Aside from taking many fantastic shots along the way, Frank easily won the coolest bike contest. His late 1980’s steel Merckx with tubular tires classed up the ride a great deal.

Friday, October 06, 2006

Tomorrow at 10 am I will take on 100+ miles of Wisconsin hills and country roads. It'll be a bear for sure, but I'm up to it. Saturday night I will be sleeping about 12 hours.

I wish I had made it to Chicago to see Negative Approach at the Touch and Go fest, but that's what youtube is good at fixing. I just wish a clip existing of the song "Nothing," because I'm certain they played it. Easily one of the greatest hardcore songs of all time.

Battlestar Galactica is tonight, along with carb loading.

Tuesday, October 03, 2006

If you are guessing that this is paintball in Southern Wisconsin you would be wrong. If you instead opted for an explanation involving the Forest Moon of Endor, move to the head of the class. Everyone agreed that the face protection is surplus Rebel Alliance gear.

The whole paintball scene is an odd one, though one that is highly addictive and fun. Most people there are completely into the event to the tune of far too many dollars towards clothing and technology. It had a very militia feel to it.

In the first game our patrol of 3 fell into an ambush in tall grass. We were pinned face down to the ground for about 5 seconds, after which Greg rolled over to return some fire. Within the next split second each of us had received head shots from the sniper 10 feet away. Yes, they hurt. I never fired my weapon. The problem was us creeping towards the enemy encounter.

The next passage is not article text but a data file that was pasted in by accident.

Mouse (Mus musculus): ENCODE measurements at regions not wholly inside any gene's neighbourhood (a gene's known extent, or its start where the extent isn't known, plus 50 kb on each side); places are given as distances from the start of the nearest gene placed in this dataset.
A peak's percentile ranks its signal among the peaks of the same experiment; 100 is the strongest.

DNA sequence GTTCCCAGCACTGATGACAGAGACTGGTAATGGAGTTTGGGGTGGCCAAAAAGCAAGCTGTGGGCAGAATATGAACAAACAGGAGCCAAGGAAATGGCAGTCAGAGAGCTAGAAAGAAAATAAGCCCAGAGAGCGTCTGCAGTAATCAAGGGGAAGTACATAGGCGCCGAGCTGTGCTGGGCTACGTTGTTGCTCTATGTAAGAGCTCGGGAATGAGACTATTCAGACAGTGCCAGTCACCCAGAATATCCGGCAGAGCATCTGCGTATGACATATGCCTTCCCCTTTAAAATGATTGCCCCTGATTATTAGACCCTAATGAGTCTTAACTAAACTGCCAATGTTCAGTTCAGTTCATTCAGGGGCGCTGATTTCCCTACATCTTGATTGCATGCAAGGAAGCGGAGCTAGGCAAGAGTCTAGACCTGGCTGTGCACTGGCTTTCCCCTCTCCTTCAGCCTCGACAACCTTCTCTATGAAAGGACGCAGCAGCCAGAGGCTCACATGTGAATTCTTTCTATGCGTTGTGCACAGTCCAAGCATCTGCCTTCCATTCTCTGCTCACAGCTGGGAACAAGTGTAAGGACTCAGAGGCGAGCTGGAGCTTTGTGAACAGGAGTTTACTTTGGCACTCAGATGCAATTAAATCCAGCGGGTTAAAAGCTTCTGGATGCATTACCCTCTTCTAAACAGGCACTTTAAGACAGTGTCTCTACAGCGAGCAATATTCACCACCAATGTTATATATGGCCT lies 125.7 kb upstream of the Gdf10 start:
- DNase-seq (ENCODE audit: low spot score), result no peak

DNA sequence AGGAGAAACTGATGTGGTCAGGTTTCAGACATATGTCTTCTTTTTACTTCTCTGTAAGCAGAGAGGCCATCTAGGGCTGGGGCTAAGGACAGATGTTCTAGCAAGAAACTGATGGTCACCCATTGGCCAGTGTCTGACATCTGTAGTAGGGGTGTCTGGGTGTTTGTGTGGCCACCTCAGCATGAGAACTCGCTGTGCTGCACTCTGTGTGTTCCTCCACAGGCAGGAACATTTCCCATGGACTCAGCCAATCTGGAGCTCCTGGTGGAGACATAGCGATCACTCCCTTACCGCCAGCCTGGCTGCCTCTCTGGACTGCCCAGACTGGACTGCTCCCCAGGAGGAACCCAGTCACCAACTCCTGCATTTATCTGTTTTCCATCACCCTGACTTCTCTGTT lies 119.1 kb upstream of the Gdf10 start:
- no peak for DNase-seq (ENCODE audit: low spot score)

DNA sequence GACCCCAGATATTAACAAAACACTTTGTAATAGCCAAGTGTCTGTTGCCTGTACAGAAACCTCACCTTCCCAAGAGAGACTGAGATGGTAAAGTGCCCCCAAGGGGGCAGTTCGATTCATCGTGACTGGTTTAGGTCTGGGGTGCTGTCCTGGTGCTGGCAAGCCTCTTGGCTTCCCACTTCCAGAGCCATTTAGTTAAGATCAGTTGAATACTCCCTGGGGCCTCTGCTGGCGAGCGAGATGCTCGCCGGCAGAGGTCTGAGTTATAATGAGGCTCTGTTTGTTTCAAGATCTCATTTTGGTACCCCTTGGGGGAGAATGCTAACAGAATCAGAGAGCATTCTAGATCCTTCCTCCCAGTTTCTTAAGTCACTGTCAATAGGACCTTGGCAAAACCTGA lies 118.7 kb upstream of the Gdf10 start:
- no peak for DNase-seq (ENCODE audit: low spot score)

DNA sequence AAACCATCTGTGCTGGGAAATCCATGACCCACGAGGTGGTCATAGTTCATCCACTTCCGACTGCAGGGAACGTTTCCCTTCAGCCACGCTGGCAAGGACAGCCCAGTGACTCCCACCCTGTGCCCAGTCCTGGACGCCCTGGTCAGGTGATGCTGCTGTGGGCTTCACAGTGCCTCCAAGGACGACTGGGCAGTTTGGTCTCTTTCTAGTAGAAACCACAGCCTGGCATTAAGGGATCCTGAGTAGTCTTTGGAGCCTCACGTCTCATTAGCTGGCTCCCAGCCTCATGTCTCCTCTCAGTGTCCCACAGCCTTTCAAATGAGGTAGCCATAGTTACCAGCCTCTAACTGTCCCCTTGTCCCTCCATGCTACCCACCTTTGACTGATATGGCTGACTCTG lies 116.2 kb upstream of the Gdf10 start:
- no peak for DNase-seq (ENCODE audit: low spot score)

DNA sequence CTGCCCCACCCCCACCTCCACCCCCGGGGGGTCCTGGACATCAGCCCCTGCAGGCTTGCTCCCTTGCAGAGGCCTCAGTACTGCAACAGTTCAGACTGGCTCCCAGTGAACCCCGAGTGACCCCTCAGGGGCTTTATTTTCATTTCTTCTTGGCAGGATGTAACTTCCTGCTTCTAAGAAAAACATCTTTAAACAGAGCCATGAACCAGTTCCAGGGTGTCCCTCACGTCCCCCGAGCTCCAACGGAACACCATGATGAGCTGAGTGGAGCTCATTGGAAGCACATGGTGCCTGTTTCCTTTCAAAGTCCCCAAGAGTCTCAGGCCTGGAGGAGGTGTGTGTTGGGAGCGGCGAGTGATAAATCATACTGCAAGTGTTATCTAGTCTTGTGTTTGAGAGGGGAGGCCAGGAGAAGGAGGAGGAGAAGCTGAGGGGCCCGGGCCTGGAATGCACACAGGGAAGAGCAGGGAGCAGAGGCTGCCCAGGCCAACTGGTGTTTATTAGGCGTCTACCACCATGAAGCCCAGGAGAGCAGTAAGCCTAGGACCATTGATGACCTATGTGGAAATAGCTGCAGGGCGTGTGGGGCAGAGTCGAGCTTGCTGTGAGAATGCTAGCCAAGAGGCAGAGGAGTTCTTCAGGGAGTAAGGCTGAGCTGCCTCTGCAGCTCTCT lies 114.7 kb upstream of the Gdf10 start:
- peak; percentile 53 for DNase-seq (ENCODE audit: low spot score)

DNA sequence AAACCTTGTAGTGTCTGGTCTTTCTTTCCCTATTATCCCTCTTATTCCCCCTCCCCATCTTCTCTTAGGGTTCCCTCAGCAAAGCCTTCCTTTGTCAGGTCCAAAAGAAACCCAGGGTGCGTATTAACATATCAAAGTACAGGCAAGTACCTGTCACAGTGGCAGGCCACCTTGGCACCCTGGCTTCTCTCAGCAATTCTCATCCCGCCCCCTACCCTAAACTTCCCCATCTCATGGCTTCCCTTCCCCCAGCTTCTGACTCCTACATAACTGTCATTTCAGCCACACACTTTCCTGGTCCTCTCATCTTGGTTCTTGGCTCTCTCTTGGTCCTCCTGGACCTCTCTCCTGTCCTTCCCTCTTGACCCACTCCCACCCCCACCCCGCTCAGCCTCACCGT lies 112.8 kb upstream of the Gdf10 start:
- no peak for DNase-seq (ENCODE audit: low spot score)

The second game we sprinted, not crept, into position, ensuring our arrival before enemy units. We nestled into sniper positions and waited. After 5-10 minutes I had 2 kills and it was obvious that our flank was no longer a threat so we went back to protect the actual flag at the fort. We successfully protected our flag and Paula got a kill in the process.

The third game was by far the best. It involved close quarters and about 100+ barrels scattered and stacked in a small area, with a road running right down the middle. Yes, it was a lot like Raiders of the Lost Ark. I advanced very far up the obstacles and never was hit, but I ran out of paintballs and had to leave the game.

It is funny how often people take headshots. I figured on shooting for the chest whenever possible simply because its larger. But, while sitting in the weeds and peering between barrels all you want to do is shoot somebody in the head. Its odd, but true. Greg felt the same thing.

Go Bears.